Long Reads

Kernels of Devastation

I have been allergic to peanuts my whole life. A food allergy is a major pain—it’s like a weakness, a Kryptonite that renders me helpless at even a small dose. Unlike Superman, I don’t have remarkable powers to fall back on when things are good. Peanuts contacting my mouth rapidly initiate a multistage anaphylactic reaction that culminates in difficulty breathing and full-body hives, among other unpleasantries, as do (through a connection I haven’t been able to conclusively determine) peas, lentils, chick peas and lima beans, in decreasing order of severity.

I had some other childhood allergies to things like milk that I soon grew out of, but peanuts (and the others to a lesser degree) have remained unrelenting in their ability to bring me to my (itching) knees. Growing up before peanut and other food allergies were common enough for manufacturers to start highlighting potentially offending ingredients, reading the word “peanut” is somewhat discomfiting after so many years spent meticulously searching every ingredient on a package for the lexemes synonymous with affliction. Thanks to the allergy I missed out on some of the staples of childhood—no PB and J or peanut butter and celery unless we got almond or cashew butter to stand in. Reese’s Peanut Butter Cups? Getting peanut butter in my chocolate was a capital offense, a policy that worked well until I met Rachel and grudgingly admitted that her favorite candy might be tasty to everyone else.

People regularly get confused when I explain my “naughty list” to them, immediately trying to divine a relationship between them. A lot of them inevitably hear “peanuts” and settle on “nuts,” fretting over the contents of food containing walnuts, hazelnuts, pecans, and the like, all of which are perfectly acceptable. Unlike pea”nuts,” those are all real nuts, not imposter pods pretending to be nuts. Legumes is another popular inference, and while the category does seem to contain all of the things I am allergic to, I grew up eating and drinking all and sundry soy products and eating carob in place of chocolate. Interestingly, I’m also not allergic to peanut oil, at least the kind used to make French Fries at places like Five Guys, nor does the smell of peanuts affect me (aside from setting off raucous mental alarms). Deftly avoiding these pitfalls, my roommate Alex once concluded that I must be allergic to things containing “pea,” helpfully alerting me to the potential reaction danger contained within peasants and speakers.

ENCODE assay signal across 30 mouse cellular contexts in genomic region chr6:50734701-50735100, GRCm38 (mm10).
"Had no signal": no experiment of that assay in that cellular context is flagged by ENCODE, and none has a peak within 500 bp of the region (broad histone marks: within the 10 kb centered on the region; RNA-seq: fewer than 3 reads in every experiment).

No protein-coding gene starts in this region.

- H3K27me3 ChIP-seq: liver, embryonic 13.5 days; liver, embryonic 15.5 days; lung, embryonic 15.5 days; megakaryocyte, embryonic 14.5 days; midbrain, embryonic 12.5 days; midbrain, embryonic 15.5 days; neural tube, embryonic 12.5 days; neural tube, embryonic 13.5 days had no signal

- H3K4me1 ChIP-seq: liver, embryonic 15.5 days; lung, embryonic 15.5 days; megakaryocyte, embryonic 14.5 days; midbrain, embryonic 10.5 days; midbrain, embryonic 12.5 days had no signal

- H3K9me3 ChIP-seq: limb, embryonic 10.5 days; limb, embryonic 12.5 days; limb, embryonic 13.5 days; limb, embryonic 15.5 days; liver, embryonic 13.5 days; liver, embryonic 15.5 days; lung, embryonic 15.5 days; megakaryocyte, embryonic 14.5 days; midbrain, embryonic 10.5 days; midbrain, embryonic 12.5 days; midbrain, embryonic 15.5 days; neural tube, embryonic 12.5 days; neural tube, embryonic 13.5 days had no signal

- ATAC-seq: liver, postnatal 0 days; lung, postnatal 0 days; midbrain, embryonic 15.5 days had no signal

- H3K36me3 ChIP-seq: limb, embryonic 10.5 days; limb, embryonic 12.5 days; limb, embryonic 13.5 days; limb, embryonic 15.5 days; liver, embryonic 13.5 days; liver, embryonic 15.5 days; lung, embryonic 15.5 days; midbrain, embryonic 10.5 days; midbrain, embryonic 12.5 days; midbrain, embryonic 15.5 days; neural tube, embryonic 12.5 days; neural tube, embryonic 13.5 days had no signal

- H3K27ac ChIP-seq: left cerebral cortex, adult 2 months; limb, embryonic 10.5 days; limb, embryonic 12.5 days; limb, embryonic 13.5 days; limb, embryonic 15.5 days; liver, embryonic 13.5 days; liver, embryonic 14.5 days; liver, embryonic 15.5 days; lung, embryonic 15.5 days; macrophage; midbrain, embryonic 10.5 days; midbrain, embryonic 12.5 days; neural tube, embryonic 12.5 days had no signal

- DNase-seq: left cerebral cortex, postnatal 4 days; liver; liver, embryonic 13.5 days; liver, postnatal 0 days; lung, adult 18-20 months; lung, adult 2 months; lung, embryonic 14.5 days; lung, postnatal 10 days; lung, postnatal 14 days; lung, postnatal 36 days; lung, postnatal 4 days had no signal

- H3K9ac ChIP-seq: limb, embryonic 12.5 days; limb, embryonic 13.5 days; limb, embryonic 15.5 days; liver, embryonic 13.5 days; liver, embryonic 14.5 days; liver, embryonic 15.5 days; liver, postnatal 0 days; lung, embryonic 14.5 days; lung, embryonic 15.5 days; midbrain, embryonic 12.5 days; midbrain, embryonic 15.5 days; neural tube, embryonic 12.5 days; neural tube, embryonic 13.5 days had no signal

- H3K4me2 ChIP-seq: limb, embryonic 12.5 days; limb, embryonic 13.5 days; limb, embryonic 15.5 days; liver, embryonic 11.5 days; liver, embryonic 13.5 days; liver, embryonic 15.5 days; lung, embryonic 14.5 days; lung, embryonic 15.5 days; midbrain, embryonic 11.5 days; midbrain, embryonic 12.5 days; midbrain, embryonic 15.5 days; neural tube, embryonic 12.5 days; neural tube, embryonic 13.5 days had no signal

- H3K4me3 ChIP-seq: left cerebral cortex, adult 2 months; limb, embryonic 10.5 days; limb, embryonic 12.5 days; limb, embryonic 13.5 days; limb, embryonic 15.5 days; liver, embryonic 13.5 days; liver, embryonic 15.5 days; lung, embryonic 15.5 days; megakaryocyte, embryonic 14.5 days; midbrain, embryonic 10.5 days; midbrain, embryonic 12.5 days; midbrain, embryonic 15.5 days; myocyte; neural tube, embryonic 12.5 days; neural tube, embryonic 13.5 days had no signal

Despite having lived with this all my life, I’m always convincing myself that I’ll be okay, that if I do happen to ingest food derived from or contaminated by the vile pellets, I can just take some Benadryl and the problem will immediately vanish. I conveniently forget the stomachache and general malaise that I’ll get, at best, provided I only got a little bit and take a strong hit of antihistamine within minutes. This may be one reason I seem to have had more allergy episodes than usual since moving here.